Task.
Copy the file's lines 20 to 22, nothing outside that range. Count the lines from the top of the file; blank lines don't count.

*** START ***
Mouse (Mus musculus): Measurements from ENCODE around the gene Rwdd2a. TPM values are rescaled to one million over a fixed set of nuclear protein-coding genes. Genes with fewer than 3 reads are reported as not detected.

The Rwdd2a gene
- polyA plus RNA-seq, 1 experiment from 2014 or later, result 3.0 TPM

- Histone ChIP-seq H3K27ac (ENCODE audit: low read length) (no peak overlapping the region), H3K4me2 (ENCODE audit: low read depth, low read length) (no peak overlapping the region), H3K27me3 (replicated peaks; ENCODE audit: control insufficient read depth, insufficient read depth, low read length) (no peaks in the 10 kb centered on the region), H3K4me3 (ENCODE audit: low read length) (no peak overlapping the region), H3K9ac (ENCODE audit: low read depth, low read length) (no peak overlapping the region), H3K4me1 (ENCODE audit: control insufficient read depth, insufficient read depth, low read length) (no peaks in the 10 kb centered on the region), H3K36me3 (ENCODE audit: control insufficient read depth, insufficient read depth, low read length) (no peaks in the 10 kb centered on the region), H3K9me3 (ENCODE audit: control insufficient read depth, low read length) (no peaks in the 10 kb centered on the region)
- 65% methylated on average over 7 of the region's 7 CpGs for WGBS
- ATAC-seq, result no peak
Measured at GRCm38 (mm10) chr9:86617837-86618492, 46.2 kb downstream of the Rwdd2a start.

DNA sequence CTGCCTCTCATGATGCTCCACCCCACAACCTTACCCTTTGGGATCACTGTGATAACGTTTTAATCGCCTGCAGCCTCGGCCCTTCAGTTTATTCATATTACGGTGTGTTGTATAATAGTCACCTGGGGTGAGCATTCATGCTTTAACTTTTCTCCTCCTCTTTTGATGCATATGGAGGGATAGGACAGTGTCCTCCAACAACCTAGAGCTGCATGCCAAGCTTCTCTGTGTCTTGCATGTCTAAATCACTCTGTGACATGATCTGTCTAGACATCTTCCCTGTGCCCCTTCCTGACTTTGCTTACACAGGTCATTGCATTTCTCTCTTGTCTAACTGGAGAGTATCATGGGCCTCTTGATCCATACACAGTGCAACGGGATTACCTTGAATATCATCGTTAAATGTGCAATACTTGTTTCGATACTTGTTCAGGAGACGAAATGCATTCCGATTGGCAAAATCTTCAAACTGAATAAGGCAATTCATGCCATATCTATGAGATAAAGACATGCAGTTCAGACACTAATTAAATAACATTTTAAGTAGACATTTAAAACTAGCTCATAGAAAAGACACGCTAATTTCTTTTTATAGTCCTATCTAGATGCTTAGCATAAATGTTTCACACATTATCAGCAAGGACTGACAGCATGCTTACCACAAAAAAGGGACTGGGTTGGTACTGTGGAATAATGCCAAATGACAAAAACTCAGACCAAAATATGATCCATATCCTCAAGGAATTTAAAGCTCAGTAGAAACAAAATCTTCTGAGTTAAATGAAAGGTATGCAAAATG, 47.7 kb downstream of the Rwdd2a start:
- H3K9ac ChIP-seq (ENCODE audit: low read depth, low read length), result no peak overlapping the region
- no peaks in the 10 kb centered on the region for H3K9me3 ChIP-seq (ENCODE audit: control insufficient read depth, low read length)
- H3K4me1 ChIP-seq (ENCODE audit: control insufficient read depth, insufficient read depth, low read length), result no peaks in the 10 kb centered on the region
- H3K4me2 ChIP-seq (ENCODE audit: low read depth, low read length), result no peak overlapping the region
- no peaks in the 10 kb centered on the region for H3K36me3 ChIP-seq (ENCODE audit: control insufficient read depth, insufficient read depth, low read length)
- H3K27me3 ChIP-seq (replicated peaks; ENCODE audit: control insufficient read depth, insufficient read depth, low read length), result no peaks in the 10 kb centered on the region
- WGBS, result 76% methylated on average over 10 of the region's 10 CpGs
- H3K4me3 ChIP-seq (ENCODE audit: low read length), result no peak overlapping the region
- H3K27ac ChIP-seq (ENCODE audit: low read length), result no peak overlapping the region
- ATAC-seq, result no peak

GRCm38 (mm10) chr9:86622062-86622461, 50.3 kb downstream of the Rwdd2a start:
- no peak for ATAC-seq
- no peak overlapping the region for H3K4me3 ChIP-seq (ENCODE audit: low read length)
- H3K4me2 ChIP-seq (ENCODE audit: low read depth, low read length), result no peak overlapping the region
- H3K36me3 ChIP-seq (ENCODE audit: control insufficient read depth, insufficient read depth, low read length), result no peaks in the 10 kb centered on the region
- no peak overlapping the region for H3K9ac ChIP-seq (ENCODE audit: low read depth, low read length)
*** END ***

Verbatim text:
- no peak for ATAC-seq
- no peak overlapping the region for H3K4me3 ChIP-seq (ENCODE audit: low read length)
- H3K4me2 ChIP-seq (ENCODE audit: low read depth, low read length), result no peak overlapping the region